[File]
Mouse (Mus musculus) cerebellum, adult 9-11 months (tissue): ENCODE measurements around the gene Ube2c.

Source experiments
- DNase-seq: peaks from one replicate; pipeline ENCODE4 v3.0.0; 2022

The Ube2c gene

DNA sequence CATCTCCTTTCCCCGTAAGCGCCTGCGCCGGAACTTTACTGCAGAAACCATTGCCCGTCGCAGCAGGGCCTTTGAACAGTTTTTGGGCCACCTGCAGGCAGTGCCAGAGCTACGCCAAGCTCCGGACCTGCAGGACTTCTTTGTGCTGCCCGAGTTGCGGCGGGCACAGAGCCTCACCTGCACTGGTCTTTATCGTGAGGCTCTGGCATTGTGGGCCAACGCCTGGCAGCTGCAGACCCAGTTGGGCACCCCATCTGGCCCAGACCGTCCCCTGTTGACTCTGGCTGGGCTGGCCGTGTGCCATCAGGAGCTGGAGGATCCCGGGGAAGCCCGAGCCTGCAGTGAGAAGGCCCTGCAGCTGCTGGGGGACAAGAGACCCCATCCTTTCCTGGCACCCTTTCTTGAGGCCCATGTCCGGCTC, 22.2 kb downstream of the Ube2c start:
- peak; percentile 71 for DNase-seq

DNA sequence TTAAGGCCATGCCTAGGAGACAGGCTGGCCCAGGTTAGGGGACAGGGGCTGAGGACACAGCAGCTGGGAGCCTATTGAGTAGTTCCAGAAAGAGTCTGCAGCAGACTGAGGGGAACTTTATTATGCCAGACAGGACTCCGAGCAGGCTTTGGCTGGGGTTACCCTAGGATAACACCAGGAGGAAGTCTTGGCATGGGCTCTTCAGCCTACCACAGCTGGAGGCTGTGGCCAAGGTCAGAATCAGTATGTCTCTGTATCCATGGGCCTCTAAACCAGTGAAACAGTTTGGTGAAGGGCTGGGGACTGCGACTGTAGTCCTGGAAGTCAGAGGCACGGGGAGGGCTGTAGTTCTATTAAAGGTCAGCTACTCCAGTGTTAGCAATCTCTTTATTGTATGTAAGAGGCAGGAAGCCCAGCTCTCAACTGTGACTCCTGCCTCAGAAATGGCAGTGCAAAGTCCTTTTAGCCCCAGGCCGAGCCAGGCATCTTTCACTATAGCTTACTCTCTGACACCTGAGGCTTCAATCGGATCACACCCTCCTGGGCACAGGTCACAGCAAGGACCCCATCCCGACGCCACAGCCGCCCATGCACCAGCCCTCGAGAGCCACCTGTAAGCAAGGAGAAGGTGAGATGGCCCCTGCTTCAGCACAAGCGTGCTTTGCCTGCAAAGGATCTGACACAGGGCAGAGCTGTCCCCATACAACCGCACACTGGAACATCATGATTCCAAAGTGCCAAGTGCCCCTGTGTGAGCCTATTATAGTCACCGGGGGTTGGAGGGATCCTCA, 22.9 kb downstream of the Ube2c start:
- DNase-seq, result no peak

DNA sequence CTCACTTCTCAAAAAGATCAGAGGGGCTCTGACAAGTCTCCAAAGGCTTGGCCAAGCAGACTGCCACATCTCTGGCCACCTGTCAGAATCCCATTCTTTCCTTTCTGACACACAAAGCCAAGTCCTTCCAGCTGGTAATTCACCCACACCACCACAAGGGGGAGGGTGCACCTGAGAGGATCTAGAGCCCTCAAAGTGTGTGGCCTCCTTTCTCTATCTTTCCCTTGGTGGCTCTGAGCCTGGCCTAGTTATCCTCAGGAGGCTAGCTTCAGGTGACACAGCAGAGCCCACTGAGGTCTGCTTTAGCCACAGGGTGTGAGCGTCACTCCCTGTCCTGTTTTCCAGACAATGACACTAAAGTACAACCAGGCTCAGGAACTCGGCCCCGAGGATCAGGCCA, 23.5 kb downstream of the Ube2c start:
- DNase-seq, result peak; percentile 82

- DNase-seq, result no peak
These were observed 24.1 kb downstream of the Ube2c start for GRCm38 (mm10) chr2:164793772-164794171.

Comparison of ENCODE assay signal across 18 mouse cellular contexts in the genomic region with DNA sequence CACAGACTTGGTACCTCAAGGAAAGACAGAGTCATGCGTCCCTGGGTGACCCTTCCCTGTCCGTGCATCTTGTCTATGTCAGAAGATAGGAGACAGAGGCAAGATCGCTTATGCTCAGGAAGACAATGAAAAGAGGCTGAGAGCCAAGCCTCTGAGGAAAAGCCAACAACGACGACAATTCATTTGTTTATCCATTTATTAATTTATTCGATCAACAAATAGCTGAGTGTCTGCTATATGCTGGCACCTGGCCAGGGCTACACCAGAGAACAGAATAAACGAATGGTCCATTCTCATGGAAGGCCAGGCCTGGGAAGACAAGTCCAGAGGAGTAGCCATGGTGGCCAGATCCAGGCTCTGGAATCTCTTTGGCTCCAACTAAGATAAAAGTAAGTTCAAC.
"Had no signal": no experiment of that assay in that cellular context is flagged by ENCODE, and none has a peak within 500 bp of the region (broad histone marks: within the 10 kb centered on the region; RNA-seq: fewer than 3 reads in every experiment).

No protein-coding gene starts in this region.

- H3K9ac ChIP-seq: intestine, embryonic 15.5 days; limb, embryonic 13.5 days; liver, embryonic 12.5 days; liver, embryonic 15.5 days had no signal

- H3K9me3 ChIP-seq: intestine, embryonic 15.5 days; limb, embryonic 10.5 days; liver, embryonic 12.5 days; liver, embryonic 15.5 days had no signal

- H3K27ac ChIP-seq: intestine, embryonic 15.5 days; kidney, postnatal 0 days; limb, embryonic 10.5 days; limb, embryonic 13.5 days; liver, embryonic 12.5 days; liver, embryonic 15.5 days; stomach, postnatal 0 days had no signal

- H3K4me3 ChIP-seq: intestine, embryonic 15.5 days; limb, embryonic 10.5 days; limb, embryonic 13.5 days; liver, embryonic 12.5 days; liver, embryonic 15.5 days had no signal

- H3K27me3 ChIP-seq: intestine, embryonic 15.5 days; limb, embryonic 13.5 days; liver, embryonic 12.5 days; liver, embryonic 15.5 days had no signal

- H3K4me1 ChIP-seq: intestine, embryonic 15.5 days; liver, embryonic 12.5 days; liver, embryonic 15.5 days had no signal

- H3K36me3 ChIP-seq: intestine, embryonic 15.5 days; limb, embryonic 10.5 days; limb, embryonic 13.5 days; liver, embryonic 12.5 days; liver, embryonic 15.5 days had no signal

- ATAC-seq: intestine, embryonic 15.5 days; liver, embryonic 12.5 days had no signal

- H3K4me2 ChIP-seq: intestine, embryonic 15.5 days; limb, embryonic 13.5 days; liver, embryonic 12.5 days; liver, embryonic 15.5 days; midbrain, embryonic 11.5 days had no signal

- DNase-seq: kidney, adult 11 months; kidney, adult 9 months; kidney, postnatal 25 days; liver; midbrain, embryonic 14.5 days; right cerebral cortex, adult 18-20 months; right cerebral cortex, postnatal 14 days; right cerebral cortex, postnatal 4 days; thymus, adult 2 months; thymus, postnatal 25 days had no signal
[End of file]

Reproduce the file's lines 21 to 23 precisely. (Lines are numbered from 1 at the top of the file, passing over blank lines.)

- H3K4me1 ChIP-seq: intestine, embryonic 15.5 days; liver, embryonic 12.5 days; liver, embryonic 15.5 days had no signal

- H3K36me3 ChIP-seq: intestine, embryonic 15.5 days; limb, embryonic 10.5 days; limb, embryonic 13.5 days; liver, embryonic 12.5 days; liver, embryonic 15.5 days had no signal

- ATAC-seq: intestine, embryonic 15.5 days; liver, embryonic 12.5 days had no signal